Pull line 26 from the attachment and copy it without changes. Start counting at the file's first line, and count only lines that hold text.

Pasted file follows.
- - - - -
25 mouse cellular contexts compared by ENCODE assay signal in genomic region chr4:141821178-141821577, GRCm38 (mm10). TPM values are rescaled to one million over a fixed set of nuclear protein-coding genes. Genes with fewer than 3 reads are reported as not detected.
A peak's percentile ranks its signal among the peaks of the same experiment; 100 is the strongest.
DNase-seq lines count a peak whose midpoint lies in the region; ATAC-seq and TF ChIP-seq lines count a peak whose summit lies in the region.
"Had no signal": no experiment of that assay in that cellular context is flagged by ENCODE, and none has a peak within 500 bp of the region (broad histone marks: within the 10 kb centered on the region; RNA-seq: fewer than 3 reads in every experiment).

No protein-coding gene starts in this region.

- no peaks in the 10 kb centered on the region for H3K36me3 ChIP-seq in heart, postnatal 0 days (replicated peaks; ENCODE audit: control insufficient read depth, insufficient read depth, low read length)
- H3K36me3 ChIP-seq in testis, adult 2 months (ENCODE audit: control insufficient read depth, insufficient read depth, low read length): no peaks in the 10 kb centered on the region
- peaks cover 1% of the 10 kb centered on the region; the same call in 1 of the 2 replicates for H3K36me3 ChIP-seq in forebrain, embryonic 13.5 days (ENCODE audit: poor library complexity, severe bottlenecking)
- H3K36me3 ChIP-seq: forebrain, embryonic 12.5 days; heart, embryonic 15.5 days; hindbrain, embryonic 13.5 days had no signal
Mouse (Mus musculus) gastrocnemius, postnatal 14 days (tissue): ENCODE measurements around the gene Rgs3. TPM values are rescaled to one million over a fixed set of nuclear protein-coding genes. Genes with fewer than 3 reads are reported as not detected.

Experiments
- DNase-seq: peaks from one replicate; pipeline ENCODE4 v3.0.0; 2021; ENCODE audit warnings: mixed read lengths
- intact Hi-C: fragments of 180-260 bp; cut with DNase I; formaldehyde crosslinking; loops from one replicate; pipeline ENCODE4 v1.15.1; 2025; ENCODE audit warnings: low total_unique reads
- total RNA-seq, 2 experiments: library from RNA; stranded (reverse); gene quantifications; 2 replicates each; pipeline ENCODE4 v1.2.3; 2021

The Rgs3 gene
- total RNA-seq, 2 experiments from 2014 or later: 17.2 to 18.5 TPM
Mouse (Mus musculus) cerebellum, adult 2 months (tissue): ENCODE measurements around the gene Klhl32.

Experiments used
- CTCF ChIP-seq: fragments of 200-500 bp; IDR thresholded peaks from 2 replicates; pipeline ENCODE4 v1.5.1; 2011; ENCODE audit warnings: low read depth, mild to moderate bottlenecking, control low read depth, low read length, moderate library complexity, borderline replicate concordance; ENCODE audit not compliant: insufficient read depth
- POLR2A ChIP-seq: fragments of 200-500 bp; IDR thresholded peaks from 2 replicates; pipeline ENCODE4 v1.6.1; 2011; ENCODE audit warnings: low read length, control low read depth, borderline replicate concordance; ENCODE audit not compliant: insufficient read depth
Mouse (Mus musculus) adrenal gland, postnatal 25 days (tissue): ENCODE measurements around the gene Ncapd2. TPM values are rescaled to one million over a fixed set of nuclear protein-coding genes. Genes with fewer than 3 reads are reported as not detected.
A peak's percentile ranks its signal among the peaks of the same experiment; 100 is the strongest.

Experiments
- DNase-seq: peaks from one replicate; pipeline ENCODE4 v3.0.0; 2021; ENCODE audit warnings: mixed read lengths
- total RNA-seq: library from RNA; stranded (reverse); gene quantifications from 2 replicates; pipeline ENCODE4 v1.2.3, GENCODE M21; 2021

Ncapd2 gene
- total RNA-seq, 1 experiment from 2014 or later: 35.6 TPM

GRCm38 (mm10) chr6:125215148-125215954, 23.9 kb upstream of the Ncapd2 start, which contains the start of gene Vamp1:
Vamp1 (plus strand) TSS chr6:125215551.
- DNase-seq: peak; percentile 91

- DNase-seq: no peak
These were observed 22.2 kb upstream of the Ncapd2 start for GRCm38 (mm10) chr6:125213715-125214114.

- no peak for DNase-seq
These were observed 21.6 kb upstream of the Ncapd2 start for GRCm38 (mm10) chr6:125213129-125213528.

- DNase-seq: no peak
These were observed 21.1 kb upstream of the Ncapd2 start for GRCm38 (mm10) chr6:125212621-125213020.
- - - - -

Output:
Ncapd2 gene